A:

A convertible bond is a bond issued by a corporation that, unlike a regular bond, gives the bondholder the option to trade in the bond for shares in the company that issued it. This gives the bondholder both a fixed-income investment with coupon payments as well as the potential to benefit from an increase in the company's share price. The additional value of the conversion option, however, will mean that the coupon payment on the bond will be lower than that of an equivalent bond with no conversion option.

A convertible bond issue, like that of other bonds, will state the maturity and the coupon on the bond. A convertible bond also has information about the conversion option, or how many shares will be received for the bond if it is converted.

For example, take a convertible bond that sells for $1,000. It has an annual coupon of 7% and can be converted into 100 shares at any time. Each year, the bondholder will receive $70 ($1,000 x 7%) as long as the bond has not been converted into shares. If the bondholder were to convert the bond into shares, he or she would no longer receive the coupon payment (interest), and the value of the investment would move with the price of the stock.

Based on the number of shares that will be received upon conversion and the price paid for the bond, the effective share purchase price can be calculated. In the example above, the effective price that the bondholder pays for the shares would be the price paid divided by the amount of shares received, or $10 ($1,000/100). The investor will only convert the bond into shares if the current share price is higher than the effective share purchase price.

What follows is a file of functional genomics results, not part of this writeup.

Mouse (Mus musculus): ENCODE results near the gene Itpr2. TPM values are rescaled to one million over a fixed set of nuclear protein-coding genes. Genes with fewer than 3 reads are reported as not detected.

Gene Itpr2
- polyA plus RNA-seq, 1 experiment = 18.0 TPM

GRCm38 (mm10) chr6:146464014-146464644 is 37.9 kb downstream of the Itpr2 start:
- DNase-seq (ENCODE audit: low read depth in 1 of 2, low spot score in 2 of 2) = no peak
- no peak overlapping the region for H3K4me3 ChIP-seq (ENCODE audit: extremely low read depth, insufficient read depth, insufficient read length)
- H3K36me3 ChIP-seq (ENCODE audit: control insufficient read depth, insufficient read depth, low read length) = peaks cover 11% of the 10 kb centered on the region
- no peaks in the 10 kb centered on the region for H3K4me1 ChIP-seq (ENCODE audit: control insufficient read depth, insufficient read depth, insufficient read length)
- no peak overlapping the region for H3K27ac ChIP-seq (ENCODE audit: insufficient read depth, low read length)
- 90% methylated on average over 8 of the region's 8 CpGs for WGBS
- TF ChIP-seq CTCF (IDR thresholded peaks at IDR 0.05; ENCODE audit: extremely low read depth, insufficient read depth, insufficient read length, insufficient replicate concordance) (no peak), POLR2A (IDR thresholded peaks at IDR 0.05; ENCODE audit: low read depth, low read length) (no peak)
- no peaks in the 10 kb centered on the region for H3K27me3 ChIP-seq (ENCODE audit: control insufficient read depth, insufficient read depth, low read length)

An investor would, however, convert a bond into shares if the share value rose to $20. He or she would receive 100 shares and the market value of the shares would be $2,000. On the other hand, if the share price was $5, an investor would keep the bond and receive the payments on the bond because if converted, the market value of the shares would be only $500.

(For more about convertible bonds, read Convertible Bonds: An Introduction, Bond Basics Tutorial and Advanced Bond Concepts.)

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